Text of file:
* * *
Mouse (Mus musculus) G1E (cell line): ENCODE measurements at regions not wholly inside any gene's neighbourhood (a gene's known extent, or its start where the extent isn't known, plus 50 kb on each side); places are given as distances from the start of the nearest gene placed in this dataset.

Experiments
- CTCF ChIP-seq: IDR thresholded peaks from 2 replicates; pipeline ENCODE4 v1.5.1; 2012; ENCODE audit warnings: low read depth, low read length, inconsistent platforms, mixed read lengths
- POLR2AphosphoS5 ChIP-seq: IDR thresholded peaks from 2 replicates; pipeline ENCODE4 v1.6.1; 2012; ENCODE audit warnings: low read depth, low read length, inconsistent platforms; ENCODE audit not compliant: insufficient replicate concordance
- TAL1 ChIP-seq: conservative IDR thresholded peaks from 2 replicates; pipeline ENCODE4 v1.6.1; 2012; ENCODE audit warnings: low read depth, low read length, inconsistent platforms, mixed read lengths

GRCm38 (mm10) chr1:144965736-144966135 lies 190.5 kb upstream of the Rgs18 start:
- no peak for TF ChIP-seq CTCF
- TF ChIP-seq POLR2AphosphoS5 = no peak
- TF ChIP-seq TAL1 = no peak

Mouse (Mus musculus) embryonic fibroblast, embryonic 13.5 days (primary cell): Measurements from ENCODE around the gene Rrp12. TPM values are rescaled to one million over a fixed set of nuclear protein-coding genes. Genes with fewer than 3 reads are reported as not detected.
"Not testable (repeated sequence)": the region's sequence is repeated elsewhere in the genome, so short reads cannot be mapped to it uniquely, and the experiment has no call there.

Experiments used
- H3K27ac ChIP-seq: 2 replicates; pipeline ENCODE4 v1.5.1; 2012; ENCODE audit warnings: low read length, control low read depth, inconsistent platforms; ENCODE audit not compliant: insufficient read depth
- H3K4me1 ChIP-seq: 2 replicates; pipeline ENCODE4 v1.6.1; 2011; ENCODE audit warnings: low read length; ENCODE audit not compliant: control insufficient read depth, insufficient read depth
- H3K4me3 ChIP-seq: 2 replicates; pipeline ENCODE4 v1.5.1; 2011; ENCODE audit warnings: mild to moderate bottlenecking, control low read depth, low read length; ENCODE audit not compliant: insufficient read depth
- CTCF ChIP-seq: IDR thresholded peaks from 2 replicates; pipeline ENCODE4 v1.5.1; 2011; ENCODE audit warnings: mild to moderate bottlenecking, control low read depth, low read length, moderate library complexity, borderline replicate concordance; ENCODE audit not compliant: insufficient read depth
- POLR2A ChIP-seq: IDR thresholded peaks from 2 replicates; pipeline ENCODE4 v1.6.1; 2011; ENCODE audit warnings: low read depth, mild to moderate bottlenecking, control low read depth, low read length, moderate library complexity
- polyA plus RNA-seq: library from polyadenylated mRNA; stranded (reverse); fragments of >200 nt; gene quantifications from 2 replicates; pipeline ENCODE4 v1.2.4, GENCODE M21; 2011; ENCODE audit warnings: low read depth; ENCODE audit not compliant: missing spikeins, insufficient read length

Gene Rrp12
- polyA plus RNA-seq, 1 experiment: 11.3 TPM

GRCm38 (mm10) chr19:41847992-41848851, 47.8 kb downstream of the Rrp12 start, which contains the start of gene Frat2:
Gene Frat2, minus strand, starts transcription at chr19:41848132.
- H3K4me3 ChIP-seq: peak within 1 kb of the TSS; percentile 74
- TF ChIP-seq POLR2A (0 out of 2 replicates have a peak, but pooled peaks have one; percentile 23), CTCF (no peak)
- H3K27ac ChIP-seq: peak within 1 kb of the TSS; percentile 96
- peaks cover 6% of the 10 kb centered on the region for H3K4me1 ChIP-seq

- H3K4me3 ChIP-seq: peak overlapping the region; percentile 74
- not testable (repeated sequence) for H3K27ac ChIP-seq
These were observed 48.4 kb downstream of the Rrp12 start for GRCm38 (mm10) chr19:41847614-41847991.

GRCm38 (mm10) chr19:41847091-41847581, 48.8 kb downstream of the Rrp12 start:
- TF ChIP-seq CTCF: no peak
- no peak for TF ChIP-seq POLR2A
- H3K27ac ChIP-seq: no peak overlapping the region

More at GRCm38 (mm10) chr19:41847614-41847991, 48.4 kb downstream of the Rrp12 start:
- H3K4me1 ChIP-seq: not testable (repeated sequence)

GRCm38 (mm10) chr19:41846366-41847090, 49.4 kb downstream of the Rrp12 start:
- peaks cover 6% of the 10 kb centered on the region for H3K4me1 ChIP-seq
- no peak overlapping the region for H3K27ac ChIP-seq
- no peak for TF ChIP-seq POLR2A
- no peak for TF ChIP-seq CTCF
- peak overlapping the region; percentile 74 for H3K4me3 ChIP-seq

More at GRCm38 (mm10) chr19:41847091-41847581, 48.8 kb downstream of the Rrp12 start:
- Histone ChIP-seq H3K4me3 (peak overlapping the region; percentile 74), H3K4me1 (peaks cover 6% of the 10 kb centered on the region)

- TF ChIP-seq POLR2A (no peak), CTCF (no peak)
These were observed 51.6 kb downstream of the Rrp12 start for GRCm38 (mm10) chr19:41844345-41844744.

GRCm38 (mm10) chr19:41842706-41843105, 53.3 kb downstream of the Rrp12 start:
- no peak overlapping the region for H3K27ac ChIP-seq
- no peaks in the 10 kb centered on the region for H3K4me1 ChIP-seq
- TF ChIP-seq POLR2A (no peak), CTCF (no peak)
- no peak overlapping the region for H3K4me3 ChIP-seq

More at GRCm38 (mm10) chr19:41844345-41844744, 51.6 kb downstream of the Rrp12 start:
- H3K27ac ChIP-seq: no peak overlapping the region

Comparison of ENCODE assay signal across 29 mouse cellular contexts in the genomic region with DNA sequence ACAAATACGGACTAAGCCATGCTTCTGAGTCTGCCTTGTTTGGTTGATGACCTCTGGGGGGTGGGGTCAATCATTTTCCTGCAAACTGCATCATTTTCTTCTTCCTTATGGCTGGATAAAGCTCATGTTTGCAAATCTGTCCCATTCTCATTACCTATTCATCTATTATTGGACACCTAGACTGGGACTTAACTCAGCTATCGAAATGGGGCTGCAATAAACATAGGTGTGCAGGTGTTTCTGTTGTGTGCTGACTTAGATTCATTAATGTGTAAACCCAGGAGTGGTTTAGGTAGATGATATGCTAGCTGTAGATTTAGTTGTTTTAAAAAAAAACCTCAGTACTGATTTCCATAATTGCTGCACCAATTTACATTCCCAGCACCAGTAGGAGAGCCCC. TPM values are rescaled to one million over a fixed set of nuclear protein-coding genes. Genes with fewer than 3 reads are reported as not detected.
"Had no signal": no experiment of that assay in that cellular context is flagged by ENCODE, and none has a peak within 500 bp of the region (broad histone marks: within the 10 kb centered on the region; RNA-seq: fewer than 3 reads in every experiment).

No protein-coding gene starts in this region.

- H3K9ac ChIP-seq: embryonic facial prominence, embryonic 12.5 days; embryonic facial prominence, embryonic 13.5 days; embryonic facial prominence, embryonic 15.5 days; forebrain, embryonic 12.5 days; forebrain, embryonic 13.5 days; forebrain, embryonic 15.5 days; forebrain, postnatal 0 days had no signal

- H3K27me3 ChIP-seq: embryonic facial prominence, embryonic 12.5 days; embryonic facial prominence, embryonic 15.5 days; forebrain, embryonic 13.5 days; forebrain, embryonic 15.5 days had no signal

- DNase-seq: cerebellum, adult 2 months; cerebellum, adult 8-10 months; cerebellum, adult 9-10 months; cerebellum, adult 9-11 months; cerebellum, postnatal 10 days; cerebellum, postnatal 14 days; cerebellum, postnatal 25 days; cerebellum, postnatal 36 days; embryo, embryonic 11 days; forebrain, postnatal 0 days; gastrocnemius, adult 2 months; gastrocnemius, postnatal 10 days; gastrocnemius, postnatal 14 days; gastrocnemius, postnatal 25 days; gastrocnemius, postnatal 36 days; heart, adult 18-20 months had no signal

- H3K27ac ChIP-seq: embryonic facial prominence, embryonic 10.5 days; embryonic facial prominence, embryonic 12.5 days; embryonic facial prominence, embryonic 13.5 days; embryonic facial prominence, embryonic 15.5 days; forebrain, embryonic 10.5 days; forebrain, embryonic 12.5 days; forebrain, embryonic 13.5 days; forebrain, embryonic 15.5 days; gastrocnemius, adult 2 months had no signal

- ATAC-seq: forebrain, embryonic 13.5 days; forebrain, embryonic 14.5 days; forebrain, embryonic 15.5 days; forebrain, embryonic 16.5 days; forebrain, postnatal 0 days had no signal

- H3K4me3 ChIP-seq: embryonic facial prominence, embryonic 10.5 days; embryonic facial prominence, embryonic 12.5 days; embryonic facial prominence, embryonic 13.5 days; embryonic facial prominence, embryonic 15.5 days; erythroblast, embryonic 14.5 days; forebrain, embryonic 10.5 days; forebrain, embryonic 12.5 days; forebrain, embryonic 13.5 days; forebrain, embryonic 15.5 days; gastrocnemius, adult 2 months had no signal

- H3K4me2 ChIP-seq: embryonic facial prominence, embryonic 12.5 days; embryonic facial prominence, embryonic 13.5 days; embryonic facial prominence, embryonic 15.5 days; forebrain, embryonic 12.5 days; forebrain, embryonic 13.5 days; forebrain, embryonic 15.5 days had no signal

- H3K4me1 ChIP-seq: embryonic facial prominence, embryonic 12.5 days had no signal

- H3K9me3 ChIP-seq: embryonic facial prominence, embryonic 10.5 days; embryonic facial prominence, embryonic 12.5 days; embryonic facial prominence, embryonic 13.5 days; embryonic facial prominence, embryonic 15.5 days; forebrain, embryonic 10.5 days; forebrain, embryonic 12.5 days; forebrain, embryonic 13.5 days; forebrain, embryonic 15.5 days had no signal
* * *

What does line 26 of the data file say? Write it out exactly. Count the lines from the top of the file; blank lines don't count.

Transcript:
- peaks cover 6% of the 10 kb centered on the region for H3K4me1 ChIP-seq